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Everything You Need to Give Saddle Hunting a Try

While saddle hunting has been around for decades, it wasn’t until the last three or four years that it has exploded in popularity, particularly among public land hunters who are trying to be as lightweight and as mobile as possible. If this is going to be your first-year saddle hunting, one of the things you will run into when you start doing your research was a lot of confusion over exactly what you need and what you don’t need when it comes to saddle hunting equipment. Part of that confusion is due to the vast equipment options out there, as well as the fact that lots of guys are modifying and fabricating equipment to suit their needs. But it’s not nearly as complicated as it seems, because you only need a handful of things to get started, and we’re going to look at those items in this article and accompanying video to clear up any confusion.

Here’s the list you will be needing:

  • Saddle
  • Two ropes
  • Climbing method
  • Platform 

The Saddle

First and foremost, you’ll require a saddle, which can be found in a variety of styles on the market today. A hunting saddle is best described as a hybrid between a rock-climbing harness and a hammock, according to the best description I’ve heard. If you’ve never seen a rock-climbing harness before, it’s like the bottom half of a tree-stand safety harness in that it contains a belt that goes around your waist as well as one for each of your legs. A cloth, tiny hammock of sorts is stitched onto the seat of a saddle to support your bottom as you dangle in the tree. A rope called the bridge is attached to the front of the saddle and is hooked into your tether rope to tie you to the tree.

Two Ropes

Saddle hunting necessitates the use of two separate ropes in addition to the saddle. The first is your lineman’s rope, which is a big rope with a prusik knot on one end and a carabiner on the prusik knot on the other. This rope wraps around the tree and connects to each side of your saddle to keep you tied to the tree when climbing up or down the tree or putting up your climbing sticks or platform.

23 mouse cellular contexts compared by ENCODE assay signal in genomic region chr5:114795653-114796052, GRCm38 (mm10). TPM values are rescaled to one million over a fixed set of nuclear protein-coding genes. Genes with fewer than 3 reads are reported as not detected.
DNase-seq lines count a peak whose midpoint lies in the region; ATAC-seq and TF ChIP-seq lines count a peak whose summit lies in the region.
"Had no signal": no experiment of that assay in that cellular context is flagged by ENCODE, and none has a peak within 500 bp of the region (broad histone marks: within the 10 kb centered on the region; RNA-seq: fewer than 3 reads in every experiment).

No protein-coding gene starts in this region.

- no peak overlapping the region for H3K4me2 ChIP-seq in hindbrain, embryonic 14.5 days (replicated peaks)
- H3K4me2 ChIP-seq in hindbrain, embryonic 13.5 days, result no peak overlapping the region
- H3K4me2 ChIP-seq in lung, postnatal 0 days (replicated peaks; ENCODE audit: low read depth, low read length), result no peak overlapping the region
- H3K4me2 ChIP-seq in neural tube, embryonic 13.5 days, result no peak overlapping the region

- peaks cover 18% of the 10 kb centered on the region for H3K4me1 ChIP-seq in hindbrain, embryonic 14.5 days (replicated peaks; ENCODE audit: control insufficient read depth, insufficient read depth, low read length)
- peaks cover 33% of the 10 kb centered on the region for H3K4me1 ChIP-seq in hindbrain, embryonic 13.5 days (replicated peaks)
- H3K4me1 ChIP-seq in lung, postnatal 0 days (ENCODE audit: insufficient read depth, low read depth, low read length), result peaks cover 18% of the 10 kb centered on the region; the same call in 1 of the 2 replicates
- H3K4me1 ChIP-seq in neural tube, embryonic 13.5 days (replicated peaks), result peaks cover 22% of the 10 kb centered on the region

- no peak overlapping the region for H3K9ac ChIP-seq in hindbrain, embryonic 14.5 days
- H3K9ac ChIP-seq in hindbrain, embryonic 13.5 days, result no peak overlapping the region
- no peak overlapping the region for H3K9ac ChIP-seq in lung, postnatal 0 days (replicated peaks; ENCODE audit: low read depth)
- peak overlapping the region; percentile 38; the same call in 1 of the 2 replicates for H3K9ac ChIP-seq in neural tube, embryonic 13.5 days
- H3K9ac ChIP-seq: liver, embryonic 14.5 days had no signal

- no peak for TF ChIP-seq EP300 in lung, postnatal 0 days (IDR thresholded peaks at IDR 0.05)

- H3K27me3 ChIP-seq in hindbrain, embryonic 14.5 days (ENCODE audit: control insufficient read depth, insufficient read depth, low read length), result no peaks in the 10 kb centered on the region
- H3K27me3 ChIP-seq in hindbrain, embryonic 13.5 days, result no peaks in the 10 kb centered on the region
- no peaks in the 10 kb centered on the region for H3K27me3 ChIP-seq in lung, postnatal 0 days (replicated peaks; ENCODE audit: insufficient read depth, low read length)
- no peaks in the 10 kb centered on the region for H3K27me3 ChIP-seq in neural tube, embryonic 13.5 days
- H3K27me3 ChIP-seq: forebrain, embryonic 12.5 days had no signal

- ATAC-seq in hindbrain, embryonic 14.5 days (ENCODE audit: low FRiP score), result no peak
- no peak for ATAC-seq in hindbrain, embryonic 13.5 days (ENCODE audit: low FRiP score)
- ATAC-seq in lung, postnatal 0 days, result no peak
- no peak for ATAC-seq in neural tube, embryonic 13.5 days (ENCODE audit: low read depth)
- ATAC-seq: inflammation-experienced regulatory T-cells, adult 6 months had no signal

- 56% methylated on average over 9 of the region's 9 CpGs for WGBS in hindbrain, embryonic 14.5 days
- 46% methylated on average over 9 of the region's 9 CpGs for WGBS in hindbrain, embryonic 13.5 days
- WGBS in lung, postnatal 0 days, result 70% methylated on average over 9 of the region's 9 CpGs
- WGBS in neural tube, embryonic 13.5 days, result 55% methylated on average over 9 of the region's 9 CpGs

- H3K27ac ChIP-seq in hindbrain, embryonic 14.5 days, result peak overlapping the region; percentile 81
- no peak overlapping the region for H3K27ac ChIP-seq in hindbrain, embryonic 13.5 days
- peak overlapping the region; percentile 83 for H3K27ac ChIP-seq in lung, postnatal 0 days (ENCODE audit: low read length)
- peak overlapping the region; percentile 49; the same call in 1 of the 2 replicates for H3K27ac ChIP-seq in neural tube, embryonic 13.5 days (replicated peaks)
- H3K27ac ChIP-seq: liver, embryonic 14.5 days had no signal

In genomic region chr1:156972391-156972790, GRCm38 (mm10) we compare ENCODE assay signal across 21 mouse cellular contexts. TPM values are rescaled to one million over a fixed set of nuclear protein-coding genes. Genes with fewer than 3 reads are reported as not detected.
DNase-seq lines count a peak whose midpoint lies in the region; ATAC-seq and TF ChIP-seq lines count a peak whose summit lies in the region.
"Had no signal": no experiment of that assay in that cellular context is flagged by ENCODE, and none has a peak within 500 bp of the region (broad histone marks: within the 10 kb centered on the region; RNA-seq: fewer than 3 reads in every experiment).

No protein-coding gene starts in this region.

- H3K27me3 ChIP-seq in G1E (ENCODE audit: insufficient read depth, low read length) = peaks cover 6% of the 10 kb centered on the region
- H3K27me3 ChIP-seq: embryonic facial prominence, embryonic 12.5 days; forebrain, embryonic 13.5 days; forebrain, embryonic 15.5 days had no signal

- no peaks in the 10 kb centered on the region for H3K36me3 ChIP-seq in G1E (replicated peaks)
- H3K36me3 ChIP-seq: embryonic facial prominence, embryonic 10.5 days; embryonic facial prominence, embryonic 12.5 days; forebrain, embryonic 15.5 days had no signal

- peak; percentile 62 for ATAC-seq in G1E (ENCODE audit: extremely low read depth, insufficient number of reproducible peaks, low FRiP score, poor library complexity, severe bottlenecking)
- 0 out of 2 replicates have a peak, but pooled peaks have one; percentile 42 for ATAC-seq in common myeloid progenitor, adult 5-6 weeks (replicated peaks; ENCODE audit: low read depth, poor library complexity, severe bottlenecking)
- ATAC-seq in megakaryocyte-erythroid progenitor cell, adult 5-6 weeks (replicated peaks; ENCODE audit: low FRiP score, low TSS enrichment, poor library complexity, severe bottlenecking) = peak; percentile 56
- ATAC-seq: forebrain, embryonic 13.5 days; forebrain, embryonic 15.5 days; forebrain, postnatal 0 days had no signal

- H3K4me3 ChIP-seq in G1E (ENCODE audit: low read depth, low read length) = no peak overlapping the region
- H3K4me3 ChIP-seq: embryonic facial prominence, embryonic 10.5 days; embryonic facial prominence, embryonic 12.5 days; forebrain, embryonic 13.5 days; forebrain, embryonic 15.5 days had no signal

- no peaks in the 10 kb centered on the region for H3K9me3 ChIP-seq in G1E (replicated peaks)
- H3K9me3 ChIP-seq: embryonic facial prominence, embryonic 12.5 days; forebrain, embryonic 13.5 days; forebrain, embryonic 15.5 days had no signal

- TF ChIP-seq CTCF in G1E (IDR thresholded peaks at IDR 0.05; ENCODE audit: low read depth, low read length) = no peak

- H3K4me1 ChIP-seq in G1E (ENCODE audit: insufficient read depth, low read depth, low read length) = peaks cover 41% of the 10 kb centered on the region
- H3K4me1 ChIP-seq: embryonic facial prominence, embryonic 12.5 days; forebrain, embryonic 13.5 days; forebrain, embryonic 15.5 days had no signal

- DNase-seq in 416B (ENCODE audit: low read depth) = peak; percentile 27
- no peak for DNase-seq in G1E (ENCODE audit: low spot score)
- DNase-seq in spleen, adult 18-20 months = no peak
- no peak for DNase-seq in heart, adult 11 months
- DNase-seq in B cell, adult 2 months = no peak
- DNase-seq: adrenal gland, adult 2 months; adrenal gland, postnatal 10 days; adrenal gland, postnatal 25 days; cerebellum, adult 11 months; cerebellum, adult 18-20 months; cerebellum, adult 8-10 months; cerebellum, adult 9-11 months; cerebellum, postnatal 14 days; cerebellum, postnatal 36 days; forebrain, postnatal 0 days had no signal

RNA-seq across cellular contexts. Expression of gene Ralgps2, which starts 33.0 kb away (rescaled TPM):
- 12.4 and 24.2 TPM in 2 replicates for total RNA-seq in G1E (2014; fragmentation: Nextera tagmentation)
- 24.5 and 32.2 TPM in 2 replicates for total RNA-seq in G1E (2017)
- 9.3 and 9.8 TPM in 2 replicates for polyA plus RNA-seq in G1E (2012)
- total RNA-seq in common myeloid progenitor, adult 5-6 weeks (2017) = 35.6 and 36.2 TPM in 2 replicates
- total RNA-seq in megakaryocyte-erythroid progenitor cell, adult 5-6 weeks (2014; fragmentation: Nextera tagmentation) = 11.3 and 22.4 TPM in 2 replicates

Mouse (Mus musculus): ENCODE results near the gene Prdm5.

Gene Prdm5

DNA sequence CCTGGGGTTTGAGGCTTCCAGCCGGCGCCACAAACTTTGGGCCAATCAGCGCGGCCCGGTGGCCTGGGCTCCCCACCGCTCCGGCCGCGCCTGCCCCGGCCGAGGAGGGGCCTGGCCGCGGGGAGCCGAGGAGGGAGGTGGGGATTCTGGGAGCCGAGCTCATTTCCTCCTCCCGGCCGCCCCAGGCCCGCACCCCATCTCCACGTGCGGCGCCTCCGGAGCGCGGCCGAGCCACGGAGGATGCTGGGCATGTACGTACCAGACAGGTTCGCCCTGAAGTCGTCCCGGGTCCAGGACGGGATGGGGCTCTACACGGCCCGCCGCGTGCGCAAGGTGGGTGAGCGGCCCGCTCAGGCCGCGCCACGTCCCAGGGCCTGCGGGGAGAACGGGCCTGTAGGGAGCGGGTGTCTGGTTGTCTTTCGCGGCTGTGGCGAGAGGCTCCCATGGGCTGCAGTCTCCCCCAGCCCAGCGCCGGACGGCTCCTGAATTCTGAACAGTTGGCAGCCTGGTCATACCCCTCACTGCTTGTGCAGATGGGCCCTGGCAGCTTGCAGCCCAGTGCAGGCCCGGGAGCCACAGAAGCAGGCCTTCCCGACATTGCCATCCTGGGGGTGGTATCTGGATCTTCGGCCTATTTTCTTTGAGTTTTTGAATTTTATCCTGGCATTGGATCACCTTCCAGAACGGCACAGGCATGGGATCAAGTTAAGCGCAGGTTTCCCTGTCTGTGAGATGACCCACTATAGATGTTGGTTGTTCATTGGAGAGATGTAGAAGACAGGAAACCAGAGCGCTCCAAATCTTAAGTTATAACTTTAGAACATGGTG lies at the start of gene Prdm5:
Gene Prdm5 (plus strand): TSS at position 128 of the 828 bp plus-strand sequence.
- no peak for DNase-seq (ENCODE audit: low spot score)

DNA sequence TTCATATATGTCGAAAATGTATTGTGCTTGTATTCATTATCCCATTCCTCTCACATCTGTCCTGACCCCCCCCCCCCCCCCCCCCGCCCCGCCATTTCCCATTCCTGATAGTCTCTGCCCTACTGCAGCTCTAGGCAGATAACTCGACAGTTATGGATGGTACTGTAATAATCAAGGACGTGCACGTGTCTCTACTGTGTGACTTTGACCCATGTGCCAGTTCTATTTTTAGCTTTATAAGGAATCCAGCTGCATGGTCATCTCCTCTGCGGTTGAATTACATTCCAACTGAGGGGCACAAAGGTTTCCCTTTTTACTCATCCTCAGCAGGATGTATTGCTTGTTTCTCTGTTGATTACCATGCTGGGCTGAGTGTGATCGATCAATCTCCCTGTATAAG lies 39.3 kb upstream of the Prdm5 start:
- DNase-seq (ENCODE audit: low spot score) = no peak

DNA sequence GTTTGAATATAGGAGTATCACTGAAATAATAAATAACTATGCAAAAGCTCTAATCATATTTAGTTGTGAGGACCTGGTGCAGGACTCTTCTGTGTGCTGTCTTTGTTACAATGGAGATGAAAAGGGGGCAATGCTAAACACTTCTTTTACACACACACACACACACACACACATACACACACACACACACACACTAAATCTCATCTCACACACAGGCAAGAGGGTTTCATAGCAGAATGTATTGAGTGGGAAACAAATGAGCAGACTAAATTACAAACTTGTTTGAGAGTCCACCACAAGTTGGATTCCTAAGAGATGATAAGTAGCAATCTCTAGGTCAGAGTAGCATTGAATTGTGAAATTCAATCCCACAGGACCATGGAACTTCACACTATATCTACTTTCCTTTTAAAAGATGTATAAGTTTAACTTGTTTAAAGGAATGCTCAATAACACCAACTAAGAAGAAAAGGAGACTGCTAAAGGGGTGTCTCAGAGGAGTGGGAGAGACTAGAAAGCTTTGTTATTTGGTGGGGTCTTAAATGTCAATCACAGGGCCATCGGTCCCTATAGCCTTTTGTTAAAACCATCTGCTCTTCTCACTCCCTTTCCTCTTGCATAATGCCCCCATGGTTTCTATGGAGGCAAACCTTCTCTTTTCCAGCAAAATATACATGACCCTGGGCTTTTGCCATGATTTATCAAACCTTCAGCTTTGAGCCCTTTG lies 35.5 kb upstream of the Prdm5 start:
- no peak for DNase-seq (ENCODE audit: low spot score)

Your tether is the second rope, and it looks quite like the lineman’s rope. It likewise includes a prusik knot with a carabiner on the end of the rope, but instead of a second carabiner, it has a big loop for passing the rope back through itself after wrapping it around a tree, like safety ropes used with tree stands. This rope is used to tie oneself to the tree once you’ve reached hunting height. Unlike the lineman’s rope, which attaches on both sides of your saddle, the tether clips onto the bridge rope on the front of your saddle. Check out the video for a visual representation of this.

A Platform

You’ll need a place to rest your feet after you’ve reached hunting height in your saddle. For the most part, this is done on a commercially available platform, which is akin to a very small hang-on stand without a seat. Some individuals just rest their feet on the top step of their climbing sticks, while others opt for commercially available solutions like a ring of steps that allows you to turn all the way around the tree if necessary. A conventional platform, on the other hand, is the most straightforward solution for most people.

Climbing method

A route up the tree is the last thing you need when saddle hunting. There are a variety of methods for this, but most hunters prefer to utilize climbing sticks. You may even use screw-in steps, strap-on steps, or climbing spurs on your boots if you’re a true tough!

Knee pads (Optional)

Knee pads (which may cost anywhere from $10 to $50 depending on your budget) and a rucksack are two more items to consider. People get inventive when it comes to the pack, so do some search on here. Everything from utilizing one of the ropes as a sling to fixing whatever bag you currently have to spend $100-250 has been observed. You can saddle hunt on a budget with the number of DIY suggestions on here.

To Summarize

From the outside, saddle hunting may appear difficult, but it’s actually no different from any other type of tree hunting. No, it’s not for everyone, but it may be a useful addition to your deer-hunting arsenal, especially if you hunt on public property and want to venture off the usual route.

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